The new color for the modern Groom
Blue. The Blues. Blueberries and Bluebirds. Blue suede shoes (suddenly cool again?) and the deep blue sea. Blue sky thinking and nothing but blue skies do I see. The most popular dress shirts (not to mention white) are a seemingly endless variety of blues, and the multiple variations of denim blue are perhaps the most widely worn colors on the planet by men and women of all ages. By long-standing-tradition, the color pink is associated with young girls and blue – baby blue in particular – with boys. Though according to color expert Kate Smith, “blue is the least ‘gender specific’ color, having equal appeal to both men and women.”
Fill in the blank: “The touch, the feel of ________, the fabric of our lives!”
Did you get it right away? It may depend on your age. Complete with a catchy tune that has been updated for each successive generation (and that is probably now playing in your mind. You’re welcome!), the familiar sentence is the slogan for a long-running ad campaign of the trade organization, Cotton Incorporated. For most of us, the fabrics of our lives include cotton, several other natural fibers and an assortment of synthetics. During the next two or three weeks we will put some focus on fibers and fabrics, and how to choose the fabrics that are best suited for your chosen look and lifestyle.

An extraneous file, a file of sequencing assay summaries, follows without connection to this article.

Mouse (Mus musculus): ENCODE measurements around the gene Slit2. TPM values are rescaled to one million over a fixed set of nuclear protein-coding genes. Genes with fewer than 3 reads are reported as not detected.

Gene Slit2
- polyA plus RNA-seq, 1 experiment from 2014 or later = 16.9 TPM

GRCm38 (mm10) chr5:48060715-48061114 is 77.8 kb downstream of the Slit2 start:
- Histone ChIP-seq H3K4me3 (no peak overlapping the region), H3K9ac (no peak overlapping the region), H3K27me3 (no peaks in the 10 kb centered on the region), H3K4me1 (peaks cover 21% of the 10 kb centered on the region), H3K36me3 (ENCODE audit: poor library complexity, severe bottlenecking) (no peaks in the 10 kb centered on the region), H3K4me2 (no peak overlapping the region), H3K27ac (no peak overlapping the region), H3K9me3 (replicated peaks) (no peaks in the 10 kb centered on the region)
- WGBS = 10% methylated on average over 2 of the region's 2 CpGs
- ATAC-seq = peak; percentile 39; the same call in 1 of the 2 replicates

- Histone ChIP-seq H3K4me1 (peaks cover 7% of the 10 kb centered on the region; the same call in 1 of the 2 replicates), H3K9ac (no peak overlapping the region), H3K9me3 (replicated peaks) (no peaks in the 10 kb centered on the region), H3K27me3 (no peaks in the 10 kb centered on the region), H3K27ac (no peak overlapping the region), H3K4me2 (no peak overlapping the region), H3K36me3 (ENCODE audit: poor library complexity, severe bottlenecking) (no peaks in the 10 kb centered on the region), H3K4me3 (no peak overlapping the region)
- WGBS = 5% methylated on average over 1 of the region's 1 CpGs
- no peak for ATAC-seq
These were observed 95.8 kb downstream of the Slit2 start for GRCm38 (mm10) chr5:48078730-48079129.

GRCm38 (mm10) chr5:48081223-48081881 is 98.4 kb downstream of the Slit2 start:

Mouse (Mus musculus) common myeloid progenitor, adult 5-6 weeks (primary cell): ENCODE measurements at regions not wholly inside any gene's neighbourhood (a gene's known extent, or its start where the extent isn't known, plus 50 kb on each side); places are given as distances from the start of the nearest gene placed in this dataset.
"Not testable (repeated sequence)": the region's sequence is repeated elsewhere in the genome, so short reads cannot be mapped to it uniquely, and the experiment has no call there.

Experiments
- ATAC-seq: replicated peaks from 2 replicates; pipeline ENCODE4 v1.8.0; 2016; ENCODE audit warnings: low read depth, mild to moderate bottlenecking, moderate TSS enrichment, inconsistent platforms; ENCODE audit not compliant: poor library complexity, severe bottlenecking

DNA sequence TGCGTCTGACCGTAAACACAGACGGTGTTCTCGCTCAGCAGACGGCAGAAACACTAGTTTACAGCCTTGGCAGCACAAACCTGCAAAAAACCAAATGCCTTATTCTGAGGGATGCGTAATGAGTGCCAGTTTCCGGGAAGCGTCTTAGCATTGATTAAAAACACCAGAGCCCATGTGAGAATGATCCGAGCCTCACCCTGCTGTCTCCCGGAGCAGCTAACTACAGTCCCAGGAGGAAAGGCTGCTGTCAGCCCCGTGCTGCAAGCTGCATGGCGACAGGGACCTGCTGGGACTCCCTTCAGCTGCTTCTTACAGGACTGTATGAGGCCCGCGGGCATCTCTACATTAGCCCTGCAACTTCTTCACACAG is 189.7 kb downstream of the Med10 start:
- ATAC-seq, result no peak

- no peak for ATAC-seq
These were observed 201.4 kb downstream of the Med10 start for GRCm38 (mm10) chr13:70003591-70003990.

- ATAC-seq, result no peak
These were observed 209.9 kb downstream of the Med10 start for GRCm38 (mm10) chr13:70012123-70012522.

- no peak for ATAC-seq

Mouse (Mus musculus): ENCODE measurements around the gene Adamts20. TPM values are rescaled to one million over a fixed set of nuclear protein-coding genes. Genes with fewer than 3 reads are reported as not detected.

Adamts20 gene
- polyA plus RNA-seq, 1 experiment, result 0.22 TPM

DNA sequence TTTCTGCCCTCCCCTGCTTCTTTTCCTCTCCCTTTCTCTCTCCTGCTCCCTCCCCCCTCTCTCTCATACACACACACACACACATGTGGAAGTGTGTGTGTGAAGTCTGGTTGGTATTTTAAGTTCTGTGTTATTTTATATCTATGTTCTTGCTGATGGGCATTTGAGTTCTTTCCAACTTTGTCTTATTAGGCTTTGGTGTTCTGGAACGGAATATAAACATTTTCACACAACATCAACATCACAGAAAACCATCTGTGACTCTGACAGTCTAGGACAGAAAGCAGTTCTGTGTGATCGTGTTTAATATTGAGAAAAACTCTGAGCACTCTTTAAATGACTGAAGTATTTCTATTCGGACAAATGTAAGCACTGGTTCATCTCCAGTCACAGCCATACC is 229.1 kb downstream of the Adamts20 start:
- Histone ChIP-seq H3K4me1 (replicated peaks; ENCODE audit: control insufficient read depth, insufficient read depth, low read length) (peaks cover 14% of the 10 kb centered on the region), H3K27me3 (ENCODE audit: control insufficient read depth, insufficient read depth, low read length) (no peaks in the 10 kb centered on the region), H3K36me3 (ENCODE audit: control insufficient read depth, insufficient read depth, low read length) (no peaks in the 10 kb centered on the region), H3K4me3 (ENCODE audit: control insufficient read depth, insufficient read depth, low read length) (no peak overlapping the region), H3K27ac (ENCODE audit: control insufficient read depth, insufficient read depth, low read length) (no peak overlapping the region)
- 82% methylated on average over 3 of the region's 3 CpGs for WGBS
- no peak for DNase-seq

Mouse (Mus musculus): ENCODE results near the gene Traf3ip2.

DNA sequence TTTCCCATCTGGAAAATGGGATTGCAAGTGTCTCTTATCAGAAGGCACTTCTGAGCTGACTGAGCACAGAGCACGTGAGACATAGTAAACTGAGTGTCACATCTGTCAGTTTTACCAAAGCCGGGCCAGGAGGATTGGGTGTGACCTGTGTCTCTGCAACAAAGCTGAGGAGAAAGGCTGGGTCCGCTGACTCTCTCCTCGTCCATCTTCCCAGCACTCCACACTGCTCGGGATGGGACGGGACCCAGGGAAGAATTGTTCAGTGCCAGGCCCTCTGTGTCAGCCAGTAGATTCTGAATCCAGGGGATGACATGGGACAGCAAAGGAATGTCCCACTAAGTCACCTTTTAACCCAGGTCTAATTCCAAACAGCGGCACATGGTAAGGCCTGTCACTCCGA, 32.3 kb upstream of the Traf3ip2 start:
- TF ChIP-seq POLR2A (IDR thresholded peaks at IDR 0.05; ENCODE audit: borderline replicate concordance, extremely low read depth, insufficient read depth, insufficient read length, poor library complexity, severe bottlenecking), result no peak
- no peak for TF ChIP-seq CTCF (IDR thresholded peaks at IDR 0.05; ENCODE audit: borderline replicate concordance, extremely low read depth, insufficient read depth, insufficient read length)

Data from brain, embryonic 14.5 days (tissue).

The Suits of Summer (part 2)
I get asked a lot this time of year, “What fabric can I wear that will keep me cool and comfortable, but will also keep a press and still look good all day long?” Linen and cotton will keep you cool, but they won’t keep a press and are a step too casual for many business environments. So what’s the answer?
The Suits of Summer (Part 1)
At least some of the wool suits that you’ve been wearing through the winter and early spring may need to be re-labeled “oppressive” if you choose to wear them when the temperature approaches (or god forbid exceeds) triple digits, especially if you add in a good measure of humidity. I realize that you probably spend a majority of your time in temperature-controlled environments, but a change in the weather suggests a change of your wardrobe.
Specifically what that change may entail would depend on how sharply and crisply turned out you want to be, the level of respectability to which you aspire, and what your work environment and personal style will allow. On the more relaxed end of the spectrum, clothing made from linen, cotton, and seersucker are popular warm-weather options.